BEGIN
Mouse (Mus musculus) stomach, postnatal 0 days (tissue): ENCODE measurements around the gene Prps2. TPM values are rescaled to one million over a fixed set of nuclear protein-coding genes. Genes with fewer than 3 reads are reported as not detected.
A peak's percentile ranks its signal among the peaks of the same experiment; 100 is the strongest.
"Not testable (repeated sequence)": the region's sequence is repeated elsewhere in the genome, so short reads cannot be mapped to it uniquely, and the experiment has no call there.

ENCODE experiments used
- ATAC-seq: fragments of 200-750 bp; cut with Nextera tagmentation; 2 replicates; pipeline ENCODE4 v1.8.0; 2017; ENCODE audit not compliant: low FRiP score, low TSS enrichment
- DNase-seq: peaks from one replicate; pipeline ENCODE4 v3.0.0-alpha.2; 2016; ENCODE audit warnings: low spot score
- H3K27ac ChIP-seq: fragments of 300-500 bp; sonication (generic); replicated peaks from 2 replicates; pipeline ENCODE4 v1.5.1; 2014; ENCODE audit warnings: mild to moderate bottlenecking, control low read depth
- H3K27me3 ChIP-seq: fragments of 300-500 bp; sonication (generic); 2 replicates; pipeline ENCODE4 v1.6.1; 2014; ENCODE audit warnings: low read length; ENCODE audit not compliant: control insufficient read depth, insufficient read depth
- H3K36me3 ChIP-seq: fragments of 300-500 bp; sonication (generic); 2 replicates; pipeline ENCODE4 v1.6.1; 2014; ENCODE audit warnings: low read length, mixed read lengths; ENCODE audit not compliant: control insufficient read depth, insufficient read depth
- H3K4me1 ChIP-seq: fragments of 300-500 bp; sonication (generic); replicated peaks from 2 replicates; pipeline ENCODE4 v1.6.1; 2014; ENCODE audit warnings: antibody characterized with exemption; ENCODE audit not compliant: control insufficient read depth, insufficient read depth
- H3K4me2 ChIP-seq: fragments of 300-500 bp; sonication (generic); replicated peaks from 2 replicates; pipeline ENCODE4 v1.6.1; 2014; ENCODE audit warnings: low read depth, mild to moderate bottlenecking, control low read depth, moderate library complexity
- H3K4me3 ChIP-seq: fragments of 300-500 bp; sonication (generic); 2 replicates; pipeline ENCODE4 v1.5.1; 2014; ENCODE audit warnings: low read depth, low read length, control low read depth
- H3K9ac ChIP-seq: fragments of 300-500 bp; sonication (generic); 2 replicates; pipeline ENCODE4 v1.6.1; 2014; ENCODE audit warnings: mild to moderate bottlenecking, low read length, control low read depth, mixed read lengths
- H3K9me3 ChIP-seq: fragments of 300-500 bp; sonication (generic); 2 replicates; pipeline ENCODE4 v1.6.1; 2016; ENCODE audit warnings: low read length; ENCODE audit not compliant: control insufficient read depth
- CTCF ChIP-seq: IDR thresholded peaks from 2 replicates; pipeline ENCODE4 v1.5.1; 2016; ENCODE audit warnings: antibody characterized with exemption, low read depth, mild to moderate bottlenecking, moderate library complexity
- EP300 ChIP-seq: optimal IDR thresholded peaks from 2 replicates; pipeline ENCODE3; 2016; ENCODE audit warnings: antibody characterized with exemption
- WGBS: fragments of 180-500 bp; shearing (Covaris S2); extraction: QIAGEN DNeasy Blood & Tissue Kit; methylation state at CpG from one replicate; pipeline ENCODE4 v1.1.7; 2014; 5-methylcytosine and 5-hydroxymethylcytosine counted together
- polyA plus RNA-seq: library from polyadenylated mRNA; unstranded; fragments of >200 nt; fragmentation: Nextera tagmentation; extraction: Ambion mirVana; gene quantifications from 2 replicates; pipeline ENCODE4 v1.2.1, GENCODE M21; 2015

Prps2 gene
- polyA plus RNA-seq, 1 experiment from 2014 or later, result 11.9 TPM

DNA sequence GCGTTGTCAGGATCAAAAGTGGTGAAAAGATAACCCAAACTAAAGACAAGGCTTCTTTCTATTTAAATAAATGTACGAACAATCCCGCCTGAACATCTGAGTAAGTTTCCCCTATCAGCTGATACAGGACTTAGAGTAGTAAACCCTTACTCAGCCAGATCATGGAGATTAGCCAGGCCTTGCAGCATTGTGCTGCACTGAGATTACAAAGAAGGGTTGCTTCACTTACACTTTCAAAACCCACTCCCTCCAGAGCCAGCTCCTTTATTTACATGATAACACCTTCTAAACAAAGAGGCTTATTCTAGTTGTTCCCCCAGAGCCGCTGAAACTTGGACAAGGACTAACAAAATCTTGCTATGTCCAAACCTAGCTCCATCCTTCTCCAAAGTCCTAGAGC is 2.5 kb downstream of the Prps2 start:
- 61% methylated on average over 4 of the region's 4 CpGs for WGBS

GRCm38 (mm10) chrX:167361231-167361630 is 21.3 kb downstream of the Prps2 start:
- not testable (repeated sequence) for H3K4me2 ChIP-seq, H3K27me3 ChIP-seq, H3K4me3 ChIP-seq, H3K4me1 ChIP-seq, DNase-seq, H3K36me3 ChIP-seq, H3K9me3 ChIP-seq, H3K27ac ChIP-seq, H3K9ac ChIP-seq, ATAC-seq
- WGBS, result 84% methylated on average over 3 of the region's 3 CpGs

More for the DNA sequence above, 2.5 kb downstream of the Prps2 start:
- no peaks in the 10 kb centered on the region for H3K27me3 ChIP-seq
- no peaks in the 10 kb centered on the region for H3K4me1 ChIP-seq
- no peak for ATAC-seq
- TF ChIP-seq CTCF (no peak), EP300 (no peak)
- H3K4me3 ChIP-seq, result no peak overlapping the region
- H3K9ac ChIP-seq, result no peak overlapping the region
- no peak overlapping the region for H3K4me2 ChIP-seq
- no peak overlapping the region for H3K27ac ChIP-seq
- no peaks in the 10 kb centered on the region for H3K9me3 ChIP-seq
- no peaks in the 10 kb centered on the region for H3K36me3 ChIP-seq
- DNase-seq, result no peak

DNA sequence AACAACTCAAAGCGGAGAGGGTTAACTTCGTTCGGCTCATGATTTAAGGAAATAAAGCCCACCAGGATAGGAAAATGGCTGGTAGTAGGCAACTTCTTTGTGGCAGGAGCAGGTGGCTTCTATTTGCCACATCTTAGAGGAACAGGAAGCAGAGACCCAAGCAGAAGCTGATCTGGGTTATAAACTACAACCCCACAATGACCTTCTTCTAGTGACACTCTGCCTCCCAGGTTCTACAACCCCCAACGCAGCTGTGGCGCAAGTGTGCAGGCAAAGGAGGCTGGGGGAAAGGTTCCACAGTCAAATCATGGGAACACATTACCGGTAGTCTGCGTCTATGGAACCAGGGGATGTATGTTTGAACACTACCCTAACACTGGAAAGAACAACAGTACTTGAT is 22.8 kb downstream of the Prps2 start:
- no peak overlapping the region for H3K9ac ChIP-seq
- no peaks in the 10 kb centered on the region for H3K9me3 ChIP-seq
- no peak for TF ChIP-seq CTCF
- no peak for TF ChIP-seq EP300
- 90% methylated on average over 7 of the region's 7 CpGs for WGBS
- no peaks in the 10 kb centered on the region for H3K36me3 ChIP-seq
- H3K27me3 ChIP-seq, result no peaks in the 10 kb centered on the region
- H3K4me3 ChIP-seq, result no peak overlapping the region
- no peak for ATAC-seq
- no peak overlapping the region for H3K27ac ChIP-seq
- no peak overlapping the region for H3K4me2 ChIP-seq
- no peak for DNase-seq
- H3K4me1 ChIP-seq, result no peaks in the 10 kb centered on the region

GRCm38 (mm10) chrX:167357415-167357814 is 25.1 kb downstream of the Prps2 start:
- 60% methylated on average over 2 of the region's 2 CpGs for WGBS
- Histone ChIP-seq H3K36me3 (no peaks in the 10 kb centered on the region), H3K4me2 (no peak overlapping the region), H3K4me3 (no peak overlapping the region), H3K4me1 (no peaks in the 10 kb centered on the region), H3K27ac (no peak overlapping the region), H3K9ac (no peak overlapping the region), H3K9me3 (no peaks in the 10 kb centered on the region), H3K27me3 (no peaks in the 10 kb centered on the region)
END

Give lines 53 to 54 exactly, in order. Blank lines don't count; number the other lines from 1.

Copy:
- 60% methylated on average over 2 of the region's 2 CpGs for WGBS
- Histone ChIP-seq H3K36me3 (no peaks in the 10 kb centered on the region), H3K4me2 (no peak overlapping the region), H3K4me3 (no peak overlapping the region), H3K4me1 (no peaks in the 10 kb centered on the region), H3K27ac (no peak overlapping the region), H3K9ac (no peak overlapping the region), H3K9me3 (no peaks in the 10 kb centered on the region), H3K27me3 (no peaks in the 10 kb centered on the region)